Public health experts are gathering at UNSW today (Monday, 14 September) to discuss why one year after endemic measles was officially eliminated, Australia continues to be plagued by sporadic outbreaks of the virus, and what can be done to contain it.
A current outbreak at the University of Queensland (UQ), which began when a student returned from overseas, has seen the number of confirmed cases rise to 10.
Importation by travellers with no or waning immunity returning from countries experiencing endemic transmission poses one of the greatest threats to a new measles epidemic in Australia.
Many countries, including China, Malaysia and the Philippines, continue to experience endemic transmission of measles.
Endemic measles elimination is reached once home-grown transmission of the virus has been interrupted for at least three years from the last local case.
A national measles workshop, hosted by UNSW’s School of Public Health and Community Medicine (SPHCM) and the ARM network, brings together researchers, practitioners and policy makers to discuss the challenge of controlling measles and new strategies to strengthen its elimination in Australia.
Last year 339 cases of measles were reported in Australia, the vast majority brought in by travellers from abroad. This was the largest annual number of cases since the highly successful 1998 measles control campaign which saw 1.7 million children vaccinated and measles rates plummet.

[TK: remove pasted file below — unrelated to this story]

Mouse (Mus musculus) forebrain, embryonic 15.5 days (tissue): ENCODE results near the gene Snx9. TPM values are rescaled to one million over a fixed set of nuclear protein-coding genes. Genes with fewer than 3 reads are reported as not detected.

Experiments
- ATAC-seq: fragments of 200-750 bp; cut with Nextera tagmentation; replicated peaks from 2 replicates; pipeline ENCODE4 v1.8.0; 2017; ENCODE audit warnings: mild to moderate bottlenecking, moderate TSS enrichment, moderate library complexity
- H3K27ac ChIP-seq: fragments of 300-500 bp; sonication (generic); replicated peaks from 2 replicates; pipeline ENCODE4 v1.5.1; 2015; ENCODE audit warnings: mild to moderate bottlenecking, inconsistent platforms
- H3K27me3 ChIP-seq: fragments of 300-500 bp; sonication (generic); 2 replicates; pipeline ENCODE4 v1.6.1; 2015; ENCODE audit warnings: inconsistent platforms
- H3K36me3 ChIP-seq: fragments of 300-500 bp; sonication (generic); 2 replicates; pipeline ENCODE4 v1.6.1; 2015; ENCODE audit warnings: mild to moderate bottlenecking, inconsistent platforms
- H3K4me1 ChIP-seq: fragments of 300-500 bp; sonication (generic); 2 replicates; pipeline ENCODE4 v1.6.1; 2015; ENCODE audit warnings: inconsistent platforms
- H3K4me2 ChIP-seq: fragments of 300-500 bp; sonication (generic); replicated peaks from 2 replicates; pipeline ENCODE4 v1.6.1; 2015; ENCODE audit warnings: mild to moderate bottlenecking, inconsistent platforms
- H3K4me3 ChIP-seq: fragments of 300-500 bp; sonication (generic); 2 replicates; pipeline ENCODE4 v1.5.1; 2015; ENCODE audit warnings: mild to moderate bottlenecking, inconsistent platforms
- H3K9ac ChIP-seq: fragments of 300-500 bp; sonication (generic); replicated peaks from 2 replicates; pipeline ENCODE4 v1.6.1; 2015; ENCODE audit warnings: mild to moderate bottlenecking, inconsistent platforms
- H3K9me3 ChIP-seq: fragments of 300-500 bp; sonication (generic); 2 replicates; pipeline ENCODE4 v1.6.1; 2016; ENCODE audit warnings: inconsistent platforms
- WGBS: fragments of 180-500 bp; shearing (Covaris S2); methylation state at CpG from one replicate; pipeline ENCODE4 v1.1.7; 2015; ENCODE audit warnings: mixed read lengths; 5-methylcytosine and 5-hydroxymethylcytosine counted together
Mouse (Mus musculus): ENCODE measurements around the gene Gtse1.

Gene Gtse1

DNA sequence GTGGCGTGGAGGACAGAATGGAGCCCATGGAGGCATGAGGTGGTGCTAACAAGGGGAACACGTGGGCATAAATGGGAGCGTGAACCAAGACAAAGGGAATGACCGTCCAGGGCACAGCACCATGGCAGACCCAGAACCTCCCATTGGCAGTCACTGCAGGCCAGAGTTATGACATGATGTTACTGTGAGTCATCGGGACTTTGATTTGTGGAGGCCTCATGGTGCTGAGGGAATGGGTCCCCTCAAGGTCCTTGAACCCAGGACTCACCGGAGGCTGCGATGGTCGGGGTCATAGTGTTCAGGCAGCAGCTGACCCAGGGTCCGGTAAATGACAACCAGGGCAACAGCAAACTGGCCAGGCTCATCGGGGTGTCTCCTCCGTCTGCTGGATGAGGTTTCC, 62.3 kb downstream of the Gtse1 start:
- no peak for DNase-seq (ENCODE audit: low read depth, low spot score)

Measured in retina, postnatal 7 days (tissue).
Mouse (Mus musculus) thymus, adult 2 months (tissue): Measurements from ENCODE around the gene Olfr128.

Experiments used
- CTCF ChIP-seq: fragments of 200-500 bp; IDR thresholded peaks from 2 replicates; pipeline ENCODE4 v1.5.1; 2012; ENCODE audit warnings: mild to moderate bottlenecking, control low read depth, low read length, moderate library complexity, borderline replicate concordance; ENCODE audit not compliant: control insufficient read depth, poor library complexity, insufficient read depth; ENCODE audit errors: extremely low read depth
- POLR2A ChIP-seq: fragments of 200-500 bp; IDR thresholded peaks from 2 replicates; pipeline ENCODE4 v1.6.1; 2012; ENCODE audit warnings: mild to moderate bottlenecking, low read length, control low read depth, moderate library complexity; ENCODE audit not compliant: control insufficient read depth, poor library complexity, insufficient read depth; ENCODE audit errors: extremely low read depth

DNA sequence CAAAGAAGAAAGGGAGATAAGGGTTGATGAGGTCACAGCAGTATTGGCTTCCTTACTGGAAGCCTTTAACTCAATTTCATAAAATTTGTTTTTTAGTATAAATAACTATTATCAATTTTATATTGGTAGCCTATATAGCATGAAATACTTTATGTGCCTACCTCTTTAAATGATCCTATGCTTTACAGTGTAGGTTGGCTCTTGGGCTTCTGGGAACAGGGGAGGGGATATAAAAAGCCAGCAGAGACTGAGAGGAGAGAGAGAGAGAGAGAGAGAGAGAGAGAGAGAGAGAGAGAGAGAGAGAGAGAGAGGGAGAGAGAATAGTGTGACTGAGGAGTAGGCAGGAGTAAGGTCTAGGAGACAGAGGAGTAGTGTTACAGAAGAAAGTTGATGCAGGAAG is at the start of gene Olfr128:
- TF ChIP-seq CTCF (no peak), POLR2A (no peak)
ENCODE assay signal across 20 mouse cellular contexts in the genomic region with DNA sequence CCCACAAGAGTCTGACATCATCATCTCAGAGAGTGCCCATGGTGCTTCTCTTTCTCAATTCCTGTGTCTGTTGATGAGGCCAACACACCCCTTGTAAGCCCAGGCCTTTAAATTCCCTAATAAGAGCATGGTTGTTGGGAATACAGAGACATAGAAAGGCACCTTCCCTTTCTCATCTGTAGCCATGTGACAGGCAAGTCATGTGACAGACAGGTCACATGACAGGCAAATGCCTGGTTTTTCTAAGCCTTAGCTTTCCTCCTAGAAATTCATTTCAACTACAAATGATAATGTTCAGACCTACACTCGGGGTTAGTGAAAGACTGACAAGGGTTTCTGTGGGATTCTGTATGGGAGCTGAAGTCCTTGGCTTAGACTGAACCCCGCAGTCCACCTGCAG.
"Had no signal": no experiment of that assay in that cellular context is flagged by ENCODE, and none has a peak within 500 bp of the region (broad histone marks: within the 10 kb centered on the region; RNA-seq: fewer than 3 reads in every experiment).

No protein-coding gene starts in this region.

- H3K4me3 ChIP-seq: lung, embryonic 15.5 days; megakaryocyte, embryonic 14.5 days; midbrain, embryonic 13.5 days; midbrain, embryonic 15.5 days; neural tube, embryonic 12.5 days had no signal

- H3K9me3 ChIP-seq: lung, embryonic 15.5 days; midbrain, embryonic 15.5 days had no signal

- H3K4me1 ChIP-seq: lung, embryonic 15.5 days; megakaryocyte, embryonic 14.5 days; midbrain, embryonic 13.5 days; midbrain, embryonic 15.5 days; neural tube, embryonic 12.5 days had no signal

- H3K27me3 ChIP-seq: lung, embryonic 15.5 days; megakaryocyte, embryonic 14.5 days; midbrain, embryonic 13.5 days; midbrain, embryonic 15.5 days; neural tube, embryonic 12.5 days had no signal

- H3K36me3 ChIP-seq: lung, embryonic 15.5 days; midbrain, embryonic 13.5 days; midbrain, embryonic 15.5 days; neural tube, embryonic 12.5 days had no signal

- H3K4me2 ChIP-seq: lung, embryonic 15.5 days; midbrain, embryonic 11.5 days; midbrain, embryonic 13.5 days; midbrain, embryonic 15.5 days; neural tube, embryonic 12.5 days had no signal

Measles is a highly contagious disease that typically begins with a high fever, runny nose and coughing, before leading to a red rash. The virus can cause serious complications such as pneumonia and inflammation of the brain.
Professor Raina MacIntyre Head of the SPHCM, says larger and longer than usual recent measles outbreaks have heightened the need to maintain 95% coverage of two doses of the measles vaccination across the Australian population.
“Targeting at risk groups including young adults, unimmunised children and migrant populations is the key to maintaining this coverage and preventing further outbreaks,” Professor MacIntyre says.
“We recommend that anyone who has not had two documented dose of the measles, mumps and rubella (MMR) vaccine, gets vaccinated.”
UNSW experts will also discuss how the movement of people between Australia and New Zealand may be contributing to measles outbreaks, and concerning results from recent measles screening surveys.
The symposium will hear from keynote speaker Dr Kathleen Harriman, Chief of Vaccine Preventable Diseases Epidemiology Section of Immunization Branch, California Department of Public Health. Dr Harriman will discuss the 2014-15 Californian Disneyland measles outbreak, which resulted in 147 cases in the USA.
Dr Harriman will be joined by Dr Tomasz Kiedrzynski, Principal Adviser, Communicable Diseases Team, Ministry of Health New Zealand and a range of Australian measles experts.
The ARM network is a national network for infectious diseases emergency response, founded by partners from UNSW, ANU and the Burnet Institute.